It’s that time of year again: The kids are home from school for the summer, and parents are sorting out how to occupy them. Ideally, kids should continue to learn during this down time, so why not offer them some valuable life lessons about money and responsibility?

As the author of a children’s book series that teaches such lessons, I invited Jamie Brown and Meg Seitz, co-founders of Bea is for Business, to create a list of 11 simple money lessons you can teach your kids this summer. Here are their suggestions.

1. Make that ice cream truck visit a teachable moment.

Head to the ice cream truck and give your kids a finite amount of money and let them make the transaction on their own. “The key here is asking your children to look at the prices and compare that with the money they’re holding. Also, always encourage them to communicate with the vendor versus your doing that,” says Bea is For Business’s CEO Jamie Brown.

2. Bring your kids on “errands day.”

Brainstorm two or three tasks (meetings, errands, etc) you can take your children to. Let them be involved in whatever you’re working on and talk about it together. “This allows you to kick-start the conversation with your kids about what you do job-wise,” says company vice president Meg Seitz. The activity also allows you to talk about the allocation of time and the cost of the things you’re purchasing that day.

3. Eat well and learn!

Go to a farmer’s market together. Try making a small price comparison chart there and compare prices to those at the grocery store where you normally shop. “This can help your child see how local items compare to items shipped from faraway places,” says Brown. “Also, farmer’s markets are great opportunities to introduce kids to the farmers or staff who work there.”

4. Walk and talk real estate!

Take your kids for a walk around your neighborhood and look for real estate signs. See if you can find the price of the house (on a handout, or online). “A lot of children have no concept of the cost of a house, whether it is $200, $200,000 or $2 million,” says Seitz. A close-up look at housing costs opens the door to conversations about long-term savings and the need to have financial goals.

5. Hire your kids as consultants.

Share a business challenge you are facing with your child and ask him or her to come up with solutions on how to make it better or solve the problem. “Encourage your child to draw a picture, diagram, list, letter or chart to help explain the solution,” says Brown. Feel free to include conversations about how this ties into the finances of your business, so they begin to understand about “revenues in” and “expenses out.”

6. Chores make a great starter job.

Give your kids a choice of chores with different values. The child can then see them as having different earning potential. “Once they make the connection that if they take on another chore that can earn them more money faster — to buy something they want — that just might jump-start some engagement in other chores,” says Brown. I love to build on earning through chores by creating a structured allowance program. This helps begin conversations about earning and saving, both for the short and long term.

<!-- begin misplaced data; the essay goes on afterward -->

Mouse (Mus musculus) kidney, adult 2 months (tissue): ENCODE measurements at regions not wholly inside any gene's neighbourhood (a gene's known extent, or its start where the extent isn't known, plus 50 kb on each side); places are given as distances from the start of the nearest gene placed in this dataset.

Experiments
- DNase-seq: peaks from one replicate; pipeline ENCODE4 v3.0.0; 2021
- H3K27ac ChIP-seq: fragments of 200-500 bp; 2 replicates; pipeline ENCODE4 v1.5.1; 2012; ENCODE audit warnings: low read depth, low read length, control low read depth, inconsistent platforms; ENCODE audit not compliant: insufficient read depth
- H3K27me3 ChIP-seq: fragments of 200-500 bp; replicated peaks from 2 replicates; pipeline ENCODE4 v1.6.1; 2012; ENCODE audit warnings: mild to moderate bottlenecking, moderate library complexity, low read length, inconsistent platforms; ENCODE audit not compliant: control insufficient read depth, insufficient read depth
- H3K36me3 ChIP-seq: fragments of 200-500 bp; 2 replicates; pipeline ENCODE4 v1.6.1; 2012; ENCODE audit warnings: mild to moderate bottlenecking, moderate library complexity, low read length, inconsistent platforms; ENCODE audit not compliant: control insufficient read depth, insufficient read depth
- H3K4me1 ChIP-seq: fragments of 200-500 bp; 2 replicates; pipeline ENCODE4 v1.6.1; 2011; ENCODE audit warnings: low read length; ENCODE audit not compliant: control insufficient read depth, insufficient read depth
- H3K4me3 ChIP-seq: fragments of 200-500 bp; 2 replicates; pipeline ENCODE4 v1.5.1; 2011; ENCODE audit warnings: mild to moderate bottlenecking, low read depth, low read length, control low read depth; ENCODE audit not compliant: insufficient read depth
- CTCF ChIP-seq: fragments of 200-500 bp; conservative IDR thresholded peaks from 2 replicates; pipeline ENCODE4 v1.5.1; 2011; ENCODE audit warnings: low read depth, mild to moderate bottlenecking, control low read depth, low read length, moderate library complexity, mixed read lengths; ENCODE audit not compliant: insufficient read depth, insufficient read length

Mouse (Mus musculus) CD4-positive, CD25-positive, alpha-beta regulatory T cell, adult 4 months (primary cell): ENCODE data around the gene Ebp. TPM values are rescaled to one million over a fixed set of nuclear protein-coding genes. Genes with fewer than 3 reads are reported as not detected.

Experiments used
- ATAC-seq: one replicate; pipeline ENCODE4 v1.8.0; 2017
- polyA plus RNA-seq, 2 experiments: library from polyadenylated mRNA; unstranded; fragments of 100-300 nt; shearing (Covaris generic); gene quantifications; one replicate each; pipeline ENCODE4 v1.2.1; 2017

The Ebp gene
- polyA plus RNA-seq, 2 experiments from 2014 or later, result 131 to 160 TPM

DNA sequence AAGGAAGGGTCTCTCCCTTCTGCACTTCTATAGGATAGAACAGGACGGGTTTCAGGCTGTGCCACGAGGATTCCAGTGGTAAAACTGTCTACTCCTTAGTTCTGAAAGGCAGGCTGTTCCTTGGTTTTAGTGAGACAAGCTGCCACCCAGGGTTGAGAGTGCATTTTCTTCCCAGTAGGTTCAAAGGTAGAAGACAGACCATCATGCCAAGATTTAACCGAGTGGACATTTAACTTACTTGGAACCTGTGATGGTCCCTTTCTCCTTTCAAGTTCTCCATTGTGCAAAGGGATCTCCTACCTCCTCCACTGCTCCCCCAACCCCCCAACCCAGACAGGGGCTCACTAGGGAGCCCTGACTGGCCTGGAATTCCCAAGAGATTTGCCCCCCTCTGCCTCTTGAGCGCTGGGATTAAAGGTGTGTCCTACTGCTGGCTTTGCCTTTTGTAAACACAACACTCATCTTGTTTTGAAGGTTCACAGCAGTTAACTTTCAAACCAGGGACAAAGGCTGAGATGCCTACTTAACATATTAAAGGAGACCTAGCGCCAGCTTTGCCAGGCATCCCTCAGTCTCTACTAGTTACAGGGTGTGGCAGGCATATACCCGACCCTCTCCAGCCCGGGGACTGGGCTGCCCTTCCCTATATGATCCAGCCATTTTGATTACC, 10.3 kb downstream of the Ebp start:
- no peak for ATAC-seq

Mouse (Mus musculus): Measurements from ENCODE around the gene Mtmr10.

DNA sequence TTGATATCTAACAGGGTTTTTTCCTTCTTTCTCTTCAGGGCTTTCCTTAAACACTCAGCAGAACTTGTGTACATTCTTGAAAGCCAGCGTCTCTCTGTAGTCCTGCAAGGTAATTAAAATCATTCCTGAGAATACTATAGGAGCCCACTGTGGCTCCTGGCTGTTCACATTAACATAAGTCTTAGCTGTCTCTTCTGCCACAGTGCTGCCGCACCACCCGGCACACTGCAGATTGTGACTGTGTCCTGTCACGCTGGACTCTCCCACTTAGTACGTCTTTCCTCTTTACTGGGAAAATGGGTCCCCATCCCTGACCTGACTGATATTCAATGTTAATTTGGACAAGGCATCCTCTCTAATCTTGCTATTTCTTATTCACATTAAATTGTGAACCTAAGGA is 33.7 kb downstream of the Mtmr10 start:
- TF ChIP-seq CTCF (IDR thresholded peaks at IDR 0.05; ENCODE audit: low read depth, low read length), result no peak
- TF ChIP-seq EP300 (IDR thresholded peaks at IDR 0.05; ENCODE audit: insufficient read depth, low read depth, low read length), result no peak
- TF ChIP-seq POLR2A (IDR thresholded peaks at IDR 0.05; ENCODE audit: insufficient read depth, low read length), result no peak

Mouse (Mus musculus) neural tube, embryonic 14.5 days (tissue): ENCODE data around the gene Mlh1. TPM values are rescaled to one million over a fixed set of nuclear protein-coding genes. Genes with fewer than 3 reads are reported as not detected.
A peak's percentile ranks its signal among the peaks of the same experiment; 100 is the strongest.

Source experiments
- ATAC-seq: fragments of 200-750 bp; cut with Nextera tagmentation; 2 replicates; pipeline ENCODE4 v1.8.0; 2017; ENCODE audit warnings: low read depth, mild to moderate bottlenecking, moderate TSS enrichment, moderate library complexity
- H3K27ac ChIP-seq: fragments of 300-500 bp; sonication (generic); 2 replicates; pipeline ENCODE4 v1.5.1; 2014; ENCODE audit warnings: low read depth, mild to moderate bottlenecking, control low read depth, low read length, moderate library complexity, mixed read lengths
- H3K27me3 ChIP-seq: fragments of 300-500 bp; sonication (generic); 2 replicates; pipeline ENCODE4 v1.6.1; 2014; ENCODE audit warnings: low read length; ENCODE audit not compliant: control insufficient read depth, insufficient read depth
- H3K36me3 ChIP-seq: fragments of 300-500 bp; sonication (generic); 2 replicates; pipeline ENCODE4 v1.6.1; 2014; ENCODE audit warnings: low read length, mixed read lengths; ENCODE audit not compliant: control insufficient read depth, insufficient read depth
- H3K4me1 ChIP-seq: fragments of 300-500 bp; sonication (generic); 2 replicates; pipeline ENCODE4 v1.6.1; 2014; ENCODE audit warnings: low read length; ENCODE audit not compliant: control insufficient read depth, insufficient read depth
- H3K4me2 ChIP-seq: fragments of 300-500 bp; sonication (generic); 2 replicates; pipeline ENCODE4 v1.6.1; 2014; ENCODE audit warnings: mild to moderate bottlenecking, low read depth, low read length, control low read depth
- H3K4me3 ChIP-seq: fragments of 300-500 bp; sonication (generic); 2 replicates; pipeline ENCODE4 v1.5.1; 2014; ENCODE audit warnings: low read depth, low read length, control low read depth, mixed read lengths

7. Tour a business.

Rather than (or in addition to) a trip to a zoo, consider a day trip to a local business, like a warehouse facility, that offers tours. “Local businesses are often willing to show kids a storeroom, back room or a process that’s happening to make the business work — like unloading a truck, unpacking boxes, or stocking shelves,” says Seitz. Perhaps your own business would be a good option; you could show your kids its inner workings in a way you’ve never done before.

8. Help them start their own business.

Help your kids with the planning, set-up and implementation of a business (such as a stand to sell lemonade, popsicles, cookies, water or whatever they might enjoy selling). “When a child has a little help from mom or dad, they can learn so much more about costs, pricing, marketing and selling,” says Brown. Help them find their own entrepreneurial spirit!

9. Get them into the kitchen.

Plan out a summer dinner menu. Then, create a budget for the meal and try to stick to it as you shop at the grocery store together. “It’s a really easy idea that can become like a game — and make grocery shopping a wee bit more manageable,” says Brown.

10. Set up a bank account.

Go to the bank together to set up a bank account for your child. If you’re not ready to do that, allow your child to accompany you to the ATM. “If you talk your kids through what you’re doing, you’ll have the opportunity to teach your kids about words like ‘withdrawal,’ ‘deposit’ and ‘balance,'” says Seitz. I love to point out that money doesn’t magically appear from a mysterious machine on the wall. You should do this, too; use this opportunity to talk about earning and the value of a dollar.

11. Utilize time in the car.

When you’re on a road trip, present your child with monetary word problems as you drive. “A great example is, ‘If I have $20 and I invest half in a lemonade stand, how much do I have left in my piggy bank?’” says Brown. “Or, ‘If I earn $30 and give $10 back to mom for lending me money, how much do I have left?'”

Try some or all of these activities this summer and see if your child gets excited to keep learning! There are some free resources on both of our sites: Finance Whiz Kids and Bea is For Business. Maybe you’ll even find that you have a handy helper for a lot of these activities!

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